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SIMULTANEOUS DEVELOPMENT OF OPINIONS AND PEOPLES
CHANGES IN SOCIETY, MECHANIC AND ORGANIC-INFLUENCE OF GREAT THOUGHTS AND GREAT MEN-A NEW AGE-CHARAC. TERISTICS - SCIENCE-DEMOCRACY -- DIFFICULTIES IN THE WAY OF BRITISH CIVILIZATION-INDUSTRY, ITS POWER IN DEVELOPING THE LIFE AND MIND OF A PEOPLE-ACHIEVEMENTS - GOLD -IRON – THE BLACKSMITH AND THE WARRIOR-STRENGTH AND CUNNING-AVERAGE VIEW OF ENGLISH SOCIETY-MORAL PROGRESS-STATE OF ANCIENT PEOPLE AND THEIR CIVILIZATION THE ORIGIN AND PROGRESS OF THE ENGLISH PEOPLE-TAXATION -THE STATUTES-CONDITION OF THE POOR-POLITICAL PROGRESS-CITIES - DEFOE
THE POOR - IMPROVEMENT OF SOCIAL CONDITION - CURIOUS FACTS -- DESPAIRING VIEWS
OF LORD JEFFREY, CONTRASTED WITH THOSE OF MR. MACAULAY --SUMMARY REVIEW OF THE AGES OF ENGLAND-THE AGE OF COMMERCIAL DEVELOPMENT-AN OLD ENGLISH FAIR-AGE OF ELIZABETH-AGE OF PARTIES- PROSPECTS OF THE PRESENT AGE OF AOTION.
To the student of history no circumstance in the movement of humanity is more remarkable and noteworthy than the simultaneousness with which the life of nations and races developes itself; there is apparently a wonderful and instinctive unanimity in the characteristics and thoughts of the ages, so that to a great degree an idea is not confined to a nation, but spreading or spontaneously rising in other lands, diffuses itself over archipelagoes and continents, over oceans and widely-scattered and divided states. The
condition of our present civilization, and the easy methods of our communication, do not seem sufficient to account for this ; for it is not a feature of our times alone, although in our times the fact is more wondrously developed than in any preceding day; probably it has its origin in the distinctive peculiarities of a race, perhaps the mind of the race,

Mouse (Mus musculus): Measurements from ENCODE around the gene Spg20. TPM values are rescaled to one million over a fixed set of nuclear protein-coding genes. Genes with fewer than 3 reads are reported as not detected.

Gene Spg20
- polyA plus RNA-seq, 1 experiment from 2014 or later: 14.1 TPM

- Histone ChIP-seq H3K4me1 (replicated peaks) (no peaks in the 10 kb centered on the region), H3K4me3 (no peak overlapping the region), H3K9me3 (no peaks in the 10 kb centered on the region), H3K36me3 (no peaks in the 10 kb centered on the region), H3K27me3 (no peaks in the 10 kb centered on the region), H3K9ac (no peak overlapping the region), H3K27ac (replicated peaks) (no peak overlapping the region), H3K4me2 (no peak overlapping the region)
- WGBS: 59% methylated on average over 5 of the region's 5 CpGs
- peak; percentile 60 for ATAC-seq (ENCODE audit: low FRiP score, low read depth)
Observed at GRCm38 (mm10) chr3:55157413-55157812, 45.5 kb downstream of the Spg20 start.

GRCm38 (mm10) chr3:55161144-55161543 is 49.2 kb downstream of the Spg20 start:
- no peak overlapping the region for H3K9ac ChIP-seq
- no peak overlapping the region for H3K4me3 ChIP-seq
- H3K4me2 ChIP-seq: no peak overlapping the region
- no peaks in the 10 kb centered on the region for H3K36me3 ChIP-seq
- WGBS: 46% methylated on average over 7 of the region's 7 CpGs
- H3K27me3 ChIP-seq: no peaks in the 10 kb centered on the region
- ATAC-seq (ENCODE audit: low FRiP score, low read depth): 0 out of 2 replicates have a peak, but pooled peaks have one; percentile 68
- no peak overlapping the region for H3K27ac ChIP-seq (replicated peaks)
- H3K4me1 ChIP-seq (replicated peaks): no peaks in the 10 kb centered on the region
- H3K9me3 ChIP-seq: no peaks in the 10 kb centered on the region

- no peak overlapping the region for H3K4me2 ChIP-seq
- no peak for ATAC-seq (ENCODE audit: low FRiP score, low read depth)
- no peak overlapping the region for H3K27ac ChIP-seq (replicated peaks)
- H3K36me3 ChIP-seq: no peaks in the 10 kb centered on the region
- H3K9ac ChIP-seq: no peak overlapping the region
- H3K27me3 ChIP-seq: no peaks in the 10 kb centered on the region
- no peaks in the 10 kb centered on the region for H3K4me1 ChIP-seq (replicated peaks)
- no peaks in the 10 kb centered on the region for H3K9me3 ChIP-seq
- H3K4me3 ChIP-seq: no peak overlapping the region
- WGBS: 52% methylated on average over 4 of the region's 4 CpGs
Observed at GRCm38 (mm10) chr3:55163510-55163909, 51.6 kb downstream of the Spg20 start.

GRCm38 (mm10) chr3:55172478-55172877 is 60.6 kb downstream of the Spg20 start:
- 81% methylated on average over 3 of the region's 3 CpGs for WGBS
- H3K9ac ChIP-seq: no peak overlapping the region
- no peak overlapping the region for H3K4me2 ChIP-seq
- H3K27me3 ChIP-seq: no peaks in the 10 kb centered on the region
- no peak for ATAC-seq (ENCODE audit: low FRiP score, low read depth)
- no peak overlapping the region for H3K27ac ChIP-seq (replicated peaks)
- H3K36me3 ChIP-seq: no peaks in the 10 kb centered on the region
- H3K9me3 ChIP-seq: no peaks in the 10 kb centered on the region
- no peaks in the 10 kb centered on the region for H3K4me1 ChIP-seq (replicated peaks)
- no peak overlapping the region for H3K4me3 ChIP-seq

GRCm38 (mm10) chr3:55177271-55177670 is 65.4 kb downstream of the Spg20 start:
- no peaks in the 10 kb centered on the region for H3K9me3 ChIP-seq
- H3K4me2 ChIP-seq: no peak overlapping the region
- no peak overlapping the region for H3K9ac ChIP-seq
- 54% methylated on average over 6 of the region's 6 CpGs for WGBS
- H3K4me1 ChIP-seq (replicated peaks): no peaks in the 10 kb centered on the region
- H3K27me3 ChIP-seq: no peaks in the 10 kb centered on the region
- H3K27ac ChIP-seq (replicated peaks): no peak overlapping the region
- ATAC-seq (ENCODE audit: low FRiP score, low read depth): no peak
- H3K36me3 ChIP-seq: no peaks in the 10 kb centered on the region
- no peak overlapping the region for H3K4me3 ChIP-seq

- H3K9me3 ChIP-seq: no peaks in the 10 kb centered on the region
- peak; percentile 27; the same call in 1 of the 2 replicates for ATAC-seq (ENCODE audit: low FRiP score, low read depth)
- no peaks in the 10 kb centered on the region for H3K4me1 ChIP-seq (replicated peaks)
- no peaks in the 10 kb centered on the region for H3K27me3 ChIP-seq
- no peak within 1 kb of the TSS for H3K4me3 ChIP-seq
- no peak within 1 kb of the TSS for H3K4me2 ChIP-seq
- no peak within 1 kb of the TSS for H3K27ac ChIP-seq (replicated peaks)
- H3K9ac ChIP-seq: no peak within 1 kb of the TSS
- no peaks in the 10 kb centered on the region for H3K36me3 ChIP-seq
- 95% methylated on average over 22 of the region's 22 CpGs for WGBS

like the mind of the individual, necessarily and invariably pass through a series of processions and cycles identical in their manifestation, thus furnishing a strong proof of the original, fundamental uniformity of our common human nature. In the reign of barbaric magnificence, in the wanderings of seakings or of conquerors, in the wildness of anarchy and inisrule, in law concentrating itself by force, in the night-time of the nations, in the vivid rayonance or glare of reformations and revolutions—in all these, the people, especially of Europe, have shared or sought to share ; by some nations the thought has been held with fervid clasp-by others with spasmodic or hysteric affection-by others with the faint, but agonistic death-clutch ; as if a stronger or feebler current of electricity had run through each atmosphere, or a like life, with more or less vigour had stirred within their veins :—the first aspect of the necessitarian doctrine is a very humbling one, and a statement like that with which this book opens, in harmony as it is with facts of more intricate detail, would almost compel us to the conclusion, that in the progress of the world little is left to the free will of man, the instincts of humanity seem to beat in harmony with great laws, as determinate and irresistible as the growth of vegetable life, and the arrangements of the starry universe. M. Quetelet has very clearly and sufficiently proved that the gales of passion and caprice, the crimes, the casualties, the marriages, the births, and the deaths of mankind, depend on inevitable though inscrutable causes; man's freedom in the most insignificant and trivial events of life is evidently limited : the law is in force in many instances where we do not see it; and this doctrine, so far from being the cause of atheism and despair, should be the fountain of grateful and pleasant emotions; it should be to us the perpetual assurance that we are not entirely orphans in the universe; we should hear the whisperings of providence in the still sad music of humanity," running through all the ages of time; we should look upon actors, events, and discoveries, as properly belonging to the age when they appeared, as indeed created from the age,-a necessary part of its development if the man or the event ever fill our mind with consternation,-yet let us betake ourselves to the cheerful faith that order is the destiny of the universe, that even every abberration from order can only result in the final establishment of law, which is indeed but another name for providence. I have chosen to describe the changes which are produced in society as an architecture, but in truth those changes are susceptible of a twofold delineation, if the social change is architectural, this results from the individual, and that is organic ; the first influences are the result of building, the second of growth; the first are the result of plan, arrangement, and intention ; the second arise from feeling, from faith, from strength growing out of a very sense of weakness and helplessness. The erection of society is like the erection of a building, it dates its origin from necessity, and it is in truth a series of results, every one of which is either a wise or an unwise adaptation; the social fabric rises like a minster or a mansion, it shows perhaps a variety of styles and compartments, and every part is the reflection or transcript of a different era of thought and life ; institutions are like chapelries and rooms, and laws are like the bricks which